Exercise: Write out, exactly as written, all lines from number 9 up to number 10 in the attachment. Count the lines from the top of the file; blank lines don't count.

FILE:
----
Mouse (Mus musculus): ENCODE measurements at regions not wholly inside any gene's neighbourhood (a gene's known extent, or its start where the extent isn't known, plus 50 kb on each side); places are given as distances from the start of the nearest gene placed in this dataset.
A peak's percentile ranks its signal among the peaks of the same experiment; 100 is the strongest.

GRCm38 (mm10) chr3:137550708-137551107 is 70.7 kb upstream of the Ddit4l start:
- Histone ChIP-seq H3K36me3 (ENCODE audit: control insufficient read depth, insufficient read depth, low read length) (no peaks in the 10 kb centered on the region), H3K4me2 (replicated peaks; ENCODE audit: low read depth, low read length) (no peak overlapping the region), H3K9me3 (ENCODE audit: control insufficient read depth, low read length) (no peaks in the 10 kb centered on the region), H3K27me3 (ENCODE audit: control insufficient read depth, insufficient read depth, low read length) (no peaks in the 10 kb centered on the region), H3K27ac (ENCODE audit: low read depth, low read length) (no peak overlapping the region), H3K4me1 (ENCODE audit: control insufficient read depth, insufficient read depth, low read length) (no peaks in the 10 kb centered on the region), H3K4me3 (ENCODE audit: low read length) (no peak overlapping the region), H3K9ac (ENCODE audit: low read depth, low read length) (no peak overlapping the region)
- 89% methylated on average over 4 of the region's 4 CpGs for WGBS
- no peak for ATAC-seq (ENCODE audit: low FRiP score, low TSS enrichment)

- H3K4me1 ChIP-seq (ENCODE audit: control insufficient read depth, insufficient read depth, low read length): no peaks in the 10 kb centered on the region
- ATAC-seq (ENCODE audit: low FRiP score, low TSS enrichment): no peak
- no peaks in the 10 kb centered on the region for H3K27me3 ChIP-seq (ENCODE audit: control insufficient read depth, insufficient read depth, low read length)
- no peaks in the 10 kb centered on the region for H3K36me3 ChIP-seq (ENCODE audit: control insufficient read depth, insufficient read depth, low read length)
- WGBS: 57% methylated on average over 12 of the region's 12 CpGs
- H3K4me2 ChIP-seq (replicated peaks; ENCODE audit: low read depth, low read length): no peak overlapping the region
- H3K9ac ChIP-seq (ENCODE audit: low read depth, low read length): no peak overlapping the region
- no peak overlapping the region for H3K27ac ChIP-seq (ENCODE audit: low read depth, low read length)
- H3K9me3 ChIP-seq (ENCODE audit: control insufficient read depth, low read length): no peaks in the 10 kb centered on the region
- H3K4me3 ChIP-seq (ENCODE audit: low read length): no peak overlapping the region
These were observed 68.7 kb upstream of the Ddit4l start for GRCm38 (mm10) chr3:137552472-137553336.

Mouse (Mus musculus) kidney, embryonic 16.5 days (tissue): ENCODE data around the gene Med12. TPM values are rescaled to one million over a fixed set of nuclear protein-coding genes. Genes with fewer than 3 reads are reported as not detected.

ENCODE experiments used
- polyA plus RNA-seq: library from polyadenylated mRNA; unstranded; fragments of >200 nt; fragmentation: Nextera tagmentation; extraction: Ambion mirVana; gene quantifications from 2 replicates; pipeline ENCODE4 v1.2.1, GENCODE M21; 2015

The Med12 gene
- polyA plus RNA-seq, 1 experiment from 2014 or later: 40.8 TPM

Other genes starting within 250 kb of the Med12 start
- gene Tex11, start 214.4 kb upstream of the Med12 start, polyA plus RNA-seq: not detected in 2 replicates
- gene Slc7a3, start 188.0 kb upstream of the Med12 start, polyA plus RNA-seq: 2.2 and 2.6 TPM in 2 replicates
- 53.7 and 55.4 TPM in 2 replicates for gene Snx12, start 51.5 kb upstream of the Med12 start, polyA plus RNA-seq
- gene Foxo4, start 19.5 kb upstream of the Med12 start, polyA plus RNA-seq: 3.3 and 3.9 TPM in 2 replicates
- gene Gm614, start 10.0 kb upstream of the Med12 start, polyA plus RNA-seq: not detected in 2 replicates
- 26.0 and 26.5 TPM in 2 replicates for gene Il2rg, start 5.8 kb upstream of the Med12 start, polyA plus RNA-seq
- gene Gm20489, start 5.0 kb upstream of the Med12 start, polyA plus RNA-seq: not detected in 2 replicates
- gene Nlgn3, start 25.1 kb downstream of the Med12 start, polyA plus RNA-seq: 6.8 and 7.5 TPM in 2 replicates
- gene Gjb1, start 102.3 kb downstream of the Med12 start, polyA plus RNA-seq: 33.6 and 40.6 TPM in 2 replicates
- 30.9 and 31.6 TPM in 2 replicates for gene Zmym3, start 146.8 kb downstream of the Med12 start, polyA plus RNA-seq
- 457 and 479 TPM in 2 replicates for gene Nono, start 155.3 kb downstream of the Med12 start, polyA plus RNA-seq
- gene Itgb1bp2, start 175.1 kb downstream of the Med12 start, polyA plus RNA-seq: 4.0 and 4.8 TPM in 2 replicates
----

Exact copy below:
- no peaks in the 10 kb centered on the region for H3K27me3 ChIP-seq (ENCODE audit: control insufficient read depth, insufficient read depth, low read length)
- no peaks in the 10 kb centered on the region for H3K36me3 ChIP-seq (ENCODE audit: control insufficient read depth, insufficient read depth, low read length)